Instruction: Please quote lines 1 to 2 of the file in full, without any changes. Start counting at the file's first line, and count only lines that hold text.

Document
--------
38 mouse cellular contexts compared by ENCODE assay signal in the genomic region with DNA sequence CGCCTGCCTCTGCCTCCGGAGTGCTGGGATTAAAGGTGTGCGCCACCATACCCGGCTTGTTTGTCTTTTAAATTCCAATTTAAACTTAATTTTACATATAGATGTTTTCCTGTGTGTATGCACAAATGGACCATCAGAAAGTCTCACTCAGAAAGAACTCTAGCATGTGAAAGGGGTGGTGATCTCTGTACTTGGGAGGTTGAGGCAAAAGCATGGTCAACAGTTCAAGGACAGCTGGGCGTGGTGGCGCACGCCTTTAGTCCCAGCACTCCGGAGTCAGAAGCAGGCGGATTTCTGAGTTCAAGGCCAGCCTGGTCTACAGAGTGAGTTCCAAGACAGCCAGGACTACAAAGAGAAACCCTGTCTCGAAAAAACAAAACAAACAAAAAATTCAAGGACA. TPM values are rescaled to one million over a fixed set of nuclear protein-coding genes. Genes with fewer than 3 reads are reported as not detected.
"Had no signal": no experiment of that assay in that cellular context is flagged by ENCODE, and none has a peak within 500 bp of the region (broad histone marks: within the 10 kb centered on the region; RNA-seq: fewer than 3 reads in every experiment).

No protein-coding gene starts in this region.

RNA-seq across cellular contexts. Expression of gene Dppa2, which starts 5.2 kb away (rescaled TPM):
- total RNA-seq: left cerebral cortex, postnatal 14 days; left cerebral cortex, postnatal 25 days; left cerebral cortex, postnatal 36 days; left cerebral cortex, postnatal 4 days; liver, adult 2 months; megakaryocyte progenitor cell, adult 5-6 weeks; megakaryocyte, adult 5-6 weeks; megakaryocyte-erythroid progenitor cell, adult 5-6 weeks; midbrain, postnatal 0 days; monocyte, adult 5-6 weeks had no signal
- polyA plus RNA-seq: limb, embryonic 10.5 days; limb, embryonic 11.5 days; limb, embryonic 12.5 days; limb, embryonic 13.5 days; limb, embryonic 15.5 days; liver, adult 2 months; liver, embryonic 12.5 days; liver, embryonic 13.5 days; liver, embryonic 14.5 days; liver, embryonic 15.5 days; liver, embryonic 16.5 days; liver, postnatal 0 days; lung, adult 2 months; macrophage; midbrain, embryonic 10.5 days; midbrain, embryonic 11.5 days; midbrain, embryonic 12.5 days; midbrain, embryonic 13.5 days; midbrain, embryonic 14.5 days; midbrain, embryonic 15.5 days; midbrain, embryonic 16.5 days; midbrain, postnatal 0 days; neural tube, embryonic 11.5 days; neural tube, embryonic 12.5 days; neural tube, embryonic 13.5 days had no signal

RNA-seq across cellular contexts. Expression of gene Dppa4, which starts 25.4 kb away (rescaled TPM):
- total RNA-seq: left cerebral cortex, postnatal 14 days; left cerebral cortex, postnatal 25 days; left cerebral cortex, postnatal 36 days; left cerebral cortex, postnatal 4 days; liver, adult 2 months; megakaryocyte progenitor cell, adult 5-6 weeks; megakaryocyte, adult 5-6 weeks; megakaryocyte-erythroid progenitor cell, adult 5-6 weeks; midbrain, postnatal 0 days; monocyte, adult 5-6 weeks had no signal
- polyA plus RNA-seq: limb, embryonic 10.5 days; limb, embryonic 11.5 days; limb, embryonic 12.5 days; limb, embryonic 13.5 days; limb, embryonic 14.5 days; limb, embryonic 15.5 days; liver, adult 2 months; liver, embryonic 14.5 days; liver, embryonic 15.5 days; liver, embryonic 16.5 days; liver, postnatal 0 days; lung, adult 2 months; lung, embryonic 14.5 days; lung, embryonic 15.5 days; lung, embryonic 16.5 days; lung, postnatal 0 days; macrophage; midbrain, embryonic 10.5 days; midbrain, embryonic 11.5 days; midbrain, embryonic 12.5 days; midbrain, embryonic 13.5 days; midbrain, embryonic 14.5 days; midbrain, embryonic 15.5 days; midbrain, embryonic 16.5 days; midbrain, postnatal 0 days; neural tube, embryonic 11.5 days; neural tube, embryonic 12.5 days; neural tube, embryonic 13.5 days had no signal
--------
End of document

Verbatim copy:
38 mouse cellular contexts compared by ENCODE assay signal in the genomic region with DNA sequence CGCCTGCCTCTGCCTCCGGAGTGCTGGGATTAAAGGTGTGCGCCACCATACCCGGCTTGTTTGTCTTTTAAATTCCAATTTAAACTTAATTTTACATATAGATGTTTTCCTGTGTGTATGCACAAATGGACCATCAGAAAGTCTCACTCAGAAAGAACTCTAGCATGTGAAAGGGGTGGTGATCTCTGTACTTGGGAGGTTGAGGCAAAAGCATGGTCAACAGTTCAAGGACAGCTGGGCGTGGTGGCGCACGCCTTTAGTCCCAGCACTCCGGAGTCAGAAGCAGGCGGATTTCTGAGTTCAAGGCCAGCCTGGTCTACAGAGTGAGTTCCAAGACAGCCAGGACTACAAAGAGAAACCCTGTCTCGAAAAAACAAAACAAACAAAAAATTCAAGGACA. TPM values are rescaled to one million over a fixed set of nuclear protein-coding genes. Genes with fewer than 3 reads are reported as not detected.
"Had no signal": no experiment of that assay in that cellular context is flagged by ENCODE, and none has a peak within 500 bp of the region (broad histone marks: within the 10 kb centered on the region; RNA-seq: fewer than 3 reads in every experiment).